Home' Australian Resources and Investment : March 2015 Contents 66 • Australian Resources and Investment • Volume 9 Number 1
(oxidation by nature) of a mineral called olivine, which had
nickel in its crystal structure. Olivine is an iron-magnesium
silicate, and when you oxidise everything, the magnesium
disappears and you’re left with iron and residual nickel. If you
can imagine this ore body – and the bulk density of this ore, to
200 metres deep, is 1.17 tonnes per cubic metre – it virtually
floats on water, which is also 50 per cent Fe2O3 (iron ore).
So, it’s a very interesting ore.
nickel division – wingellina nickel project – DFs
We did a feasibility study when the nickel price went to
A$50,000 per tonne, and these are the numbers we used
for a 40-year project. We used the long-term nickel price at
$20,000 per tonne, and a cobalt price of $45,000 per tonne in
an $0.85 exchange rate. And we’ve been around the world for
six years with this project, with prices moving up and down.
I recall going to see some brokers – and this is an asset
at the time, which is commanding more than $600 million
of market capital in Metals X – and being told that I was a
complete idiot for using a $20,000 nickel price, when the spot
nickel price was $40–50,000 per tonne. All I can tell you is
that six years on, I’m still a complete idiot, because the nickel
price is now down at about $15,000 per tonne and I’m still
using that rate – some things don’t change.
This is a mega project: it starts with 40 years of reserves,
it’s got a big hurdle rate, as these projects do, and it’s a
$2.5-billion pile of cash to jump over. It’s a project that should
operate for 40 years, and should generate $0.5 billion of free
cash per year – for an initial 40 years. There’s a lot more of
this nickel out in those areas.
nickel division – central Musgrave project
We own 100 per cent of this, and 100 per cent of the rights
to offtake this project. It’s one of the largest – I think if
you check numbers, it’s the fourth-largest undeveloped
nickel-cobalt project in the world today. The nickel and
the stainless steel markets are certainly emerging from a
physical change process, where they’ve been dominated
by ferronickels – in fact, there are booming exports of pig-
nickel, and that’s changing in the market; it has driven
prices of nickel up 60 per cent this year. But, astoundingly,
London Metals Exchange (LME) stocks of nickel have
continued to go up. So, what part of economic theory tells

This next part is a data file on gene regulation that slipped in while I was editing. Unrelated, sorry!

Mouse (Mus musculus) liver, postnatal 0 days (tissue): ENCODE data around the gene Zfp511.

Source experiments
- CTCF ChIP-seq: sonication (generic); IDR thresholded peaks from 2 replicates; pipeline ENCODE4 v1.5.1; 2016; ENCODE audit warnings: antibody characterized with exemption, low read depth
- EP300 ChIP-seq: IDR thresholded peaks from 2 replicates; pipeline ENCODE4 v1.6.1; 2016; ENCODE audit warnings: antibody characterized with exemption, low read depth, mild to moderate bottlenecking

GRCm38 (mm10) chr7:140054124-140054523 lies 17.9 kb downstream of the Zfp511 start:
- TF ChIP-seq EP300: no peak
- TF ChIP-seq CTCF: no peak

you that makes sense? It’s pure speculation in this market.
We believe that this new project could get up in the next
price upswing – it’ll be funded, and I’d just like you to know
that we don’t think we can develop this project ourselves. We’re
not Andrew Forrest, nor do we want to take on the debt to do
this; our objective is to try and build this project by retaining
a free-carried interest to commercial production. And we’ve
signed a memorandum of understanding (MOU) with Samsung
C&T and some Korean giants on that basis about 18 months
ago – and MOUs are great, they’re non-binding. So that deal
that we signed left Metals X with a 30 per cent free carry to
commercial production. It needed a 17.5 per cent internal rate
of return to be bankable in Korea. So, we actually signed it just
in time for the nickel price to fall totally out of bed, so it’s just
been parked, and it’s fast re-emerging.
But that’s a great deal for Metals X – that’s like someone
cutting me a cheque for $750 million and handing it over,
and before I could get my grubby little mitts on it, snatching
it back and saying, ‘I’m going to go and spend that for you’.
And in three years’ time, we’re going to have a 30 per cent
free-carried interest in that cash flow. So, that’s 30 per cent of
$0.5 billion for 40 years.
the investment synopsis
I’m here speaking because I’m selling, so I’m giving you the
investment synopsis on Metals X. Metals X is a diversified
miner – one of the few in Australia. It’s a company that pays
dividends; a gold mine that pays dividends. It’s got a strong
balance sheet. It’s got fully funded growth options in gold
and tin. It has diversified metals exposure. It’s got very large
metal inventory across base and gold metals. It’s got that free
option, on that massive world-class nickel project. It’s got
significant share price upside – and what resource company
in the market today doesn’t? It’s well covered by research. One
of the very difficult things for Metals X as a company is that it
hasn’t been to the market since 2009 – five years – and hasn’t
offered the brokers anything: no placements, no mandates,
and very hard to get research done.
But I’m pleased to say that there are now eight research notes
on Metals X, and they all have average buy prices of about twice
its current trading price.
proudly positioned as an australian miner
I present you the Metals X story, and we’re proudly positioned
as an Australian miner.
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